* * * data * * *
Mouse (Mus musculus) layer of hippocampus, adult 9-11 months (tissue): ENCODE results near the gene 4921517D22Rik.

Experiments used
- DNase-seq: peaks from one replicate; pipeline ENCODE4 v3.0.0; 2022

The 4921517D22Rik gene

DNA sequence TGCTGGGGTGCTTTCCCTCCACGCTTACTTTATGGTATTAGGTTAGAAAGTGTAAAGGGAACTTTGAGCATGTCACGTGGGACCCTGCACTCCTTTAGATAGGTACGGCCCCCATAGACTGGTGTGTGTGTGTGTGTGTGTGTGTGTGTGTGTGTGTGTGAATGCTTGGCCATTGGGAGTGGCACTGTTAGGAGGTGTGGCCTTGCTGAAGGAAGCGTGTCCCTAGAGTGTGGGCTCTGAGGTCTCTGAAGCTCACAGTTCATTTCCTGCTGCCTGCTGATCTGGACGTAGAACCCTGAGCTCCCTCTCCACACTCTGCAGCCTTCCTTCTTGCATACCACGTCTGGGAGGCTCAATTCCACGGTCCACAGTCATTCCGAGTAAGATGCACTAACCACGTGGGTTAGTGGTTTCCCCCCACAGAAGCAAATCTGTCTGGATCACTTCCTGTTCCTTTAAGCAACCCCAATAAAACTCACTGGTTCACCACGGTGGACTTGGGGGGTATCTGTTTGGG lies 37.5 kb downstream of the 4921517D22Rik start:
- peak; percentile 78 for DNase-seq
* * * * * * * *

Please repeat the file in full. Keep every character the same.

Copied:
Mouse (Mus musculus) layer of hippocampus, adult 9-11 months (tissue): ENCODE results near the gene 4921517D22Rik.

Experiments used
- DNase-seq: peaks from one replicate; pipeline ENCODE4 v3.0.0; 2022

The 4921517D22Rik gene

DNA sequence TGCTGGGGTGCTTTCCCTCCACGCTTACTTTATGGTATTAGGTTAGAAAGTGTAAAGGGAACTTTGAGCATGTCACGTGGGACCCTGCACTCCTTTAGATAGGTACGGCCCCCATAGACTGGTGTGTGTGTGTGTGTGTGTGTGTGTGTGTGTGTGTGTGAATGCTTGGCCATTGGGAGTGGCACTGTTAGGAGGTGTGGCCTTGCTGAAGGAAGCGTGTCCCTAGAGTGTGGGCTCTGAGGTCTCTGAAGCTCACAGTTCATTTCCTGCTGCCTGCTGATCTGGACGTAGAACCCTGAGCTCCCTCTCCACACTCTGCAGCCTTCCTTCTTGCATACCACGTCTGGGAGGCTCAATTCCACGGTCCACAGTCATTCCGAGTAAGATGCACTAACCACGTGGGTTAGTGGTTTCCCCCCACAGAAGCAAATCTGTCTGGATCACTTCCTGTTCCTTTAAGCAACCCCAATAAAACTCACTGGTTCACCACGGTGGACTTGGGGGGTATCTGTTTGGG lies 37.5 kb downstream of the 4921517D22Rik start:
- peak; percentile 78 for DNase-seq